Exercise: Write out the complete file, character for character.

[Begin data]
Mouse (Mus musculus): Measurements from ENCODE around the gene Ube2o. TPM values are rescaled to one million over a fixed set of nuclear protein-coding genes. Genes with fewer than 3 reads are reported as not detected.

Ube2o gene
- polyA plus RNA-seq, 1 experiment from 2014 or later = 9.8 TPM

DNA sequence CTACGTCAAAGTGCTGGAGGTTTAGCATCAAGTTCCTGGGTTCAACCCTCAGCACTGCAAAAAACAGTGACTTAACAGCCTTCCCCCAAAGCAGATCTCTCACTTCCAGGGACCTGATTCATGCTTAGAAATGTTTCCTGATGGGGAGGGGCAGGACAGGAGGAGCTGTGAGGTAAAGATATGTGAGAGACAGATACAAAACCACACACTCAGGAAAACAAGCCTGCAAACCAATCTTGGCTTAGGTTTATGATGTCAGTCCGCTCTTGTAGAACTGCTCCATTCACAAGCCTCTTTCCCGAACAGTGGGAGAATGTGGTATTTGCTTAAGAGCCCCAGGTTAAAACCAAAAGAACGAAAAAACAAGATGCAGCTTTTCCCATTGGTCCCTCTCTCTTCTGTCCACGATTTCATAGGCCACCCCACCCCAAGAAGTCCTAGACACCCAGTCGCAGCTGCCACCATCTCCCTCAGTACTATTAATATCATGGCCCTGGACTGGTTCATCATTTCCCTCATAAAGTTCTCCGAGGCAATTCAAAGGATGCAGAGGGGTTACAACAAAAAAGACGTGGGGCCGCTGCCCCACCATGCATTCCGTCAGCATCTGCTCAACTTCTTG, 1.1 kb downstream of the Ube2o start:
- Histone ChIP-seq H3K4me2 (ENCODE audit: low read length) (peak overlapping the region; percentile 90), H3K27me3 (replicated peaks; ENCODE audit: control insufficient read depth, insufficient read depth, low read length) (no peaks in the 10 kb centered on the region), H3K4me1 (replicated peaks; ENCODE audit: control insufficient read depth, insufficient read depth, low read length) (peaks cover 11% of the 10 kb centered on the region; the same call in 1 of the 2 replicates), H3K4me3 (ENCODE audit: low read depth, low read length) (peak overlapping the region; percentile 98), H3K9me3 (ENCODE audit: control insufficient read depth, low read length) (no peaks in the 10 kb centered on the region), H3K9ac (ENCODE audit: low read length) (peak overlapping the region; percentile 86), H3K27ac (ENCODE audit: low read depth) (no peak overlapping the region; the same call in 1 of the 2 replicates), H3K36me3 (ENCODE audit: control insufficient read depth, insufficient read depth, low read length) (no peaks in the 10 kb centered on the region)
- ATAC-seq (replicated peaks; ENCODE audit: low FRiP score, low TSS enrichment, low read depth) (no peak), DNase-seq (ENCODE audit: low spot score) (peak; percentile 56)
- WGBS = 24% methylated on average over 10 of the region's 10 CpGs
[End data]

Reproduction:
Mouse (Mus musculus): Measurements from ENCODE around the gene Ube2o. TPM values are rescaled to one million over a fixed set of nuclear protein-coding genes. Genes with fewer than 3 reads are reported as not detected.

Ube2o gene
- polyA plus RNA-seq, 1 experiment from 2014 or later = 9.8 TPM

DNA sequence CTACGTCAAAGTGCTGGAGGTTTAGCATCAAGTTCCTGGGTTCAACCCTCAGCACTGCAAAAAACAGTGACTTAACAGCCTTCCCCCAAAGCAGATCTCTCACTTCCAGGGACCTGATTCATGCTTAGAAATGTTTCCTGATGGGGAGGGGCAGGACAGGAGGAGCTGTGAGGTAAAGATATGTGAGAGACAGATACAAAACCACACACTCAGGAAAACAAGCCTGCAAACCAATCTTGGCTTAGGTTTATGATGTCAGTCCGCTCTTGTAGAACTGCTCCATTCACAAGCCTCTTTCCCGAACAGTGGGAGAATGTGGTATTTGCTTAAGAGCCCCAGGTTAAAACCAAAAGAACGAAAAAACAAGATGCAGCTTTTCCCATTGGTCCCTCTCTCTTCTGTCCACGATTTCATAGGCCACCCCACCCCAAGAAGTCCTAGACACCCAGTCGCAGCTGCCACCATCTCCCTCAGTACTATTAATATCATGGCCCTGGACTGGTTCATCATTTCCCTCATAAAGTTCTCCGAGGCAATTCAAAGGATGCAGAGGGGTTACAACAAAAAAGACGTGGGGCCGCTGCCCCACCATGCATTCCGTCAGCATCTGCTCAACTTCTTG, 1.1 kb downstream of the Ube2o start:
- Histone ChIP-seq H3K4me2 (ENCODE audit: low read length) (peak overlapping the region; percentile 90), H3K27me3 (replicated peaks; ENCODE audit: control insufficient read depth, insufficient read depth, low read length) (no peaks in the 10 kb centered on the region), H3K4me1 (replicated peaks; ENCODE audit: control insufficient read depth, insufficient read depth, low read length) (peaks cover 11% of the 10 kb centered on the region; the same call in 1 of the 2 replicates), H3K4me3 (ENCODE audit: low read depth, low read length) (peak overlapping the region; percentile 98), H3K9me3 (ENCODE audit: control insufficient read depth, low read length) (no peaks in the 10 kb centered on the region), H3K9ac (ENCODE audit: low read length) (peak overlapping the region; percentile 86), H3K27ac (ENCODE audit: low read depth) (no peak overlapping the region; the same call in 1 of the 2 replicates), H3K36me3 (ENCODE audit: control insufficient read depth, insufficient read depth, low read length) (no peaks in the 10 kb centered on the region)
- ATAC-seq (replicated peaks; ENCODE audit: low FRiP score, low TSS enrichment, low read depth) (no peak), DNase-seq (ENCODE audit: low spot score) (peak; percentile 56)
- WGBS = 24% methylated on average over 10 of the region's 10 CpGs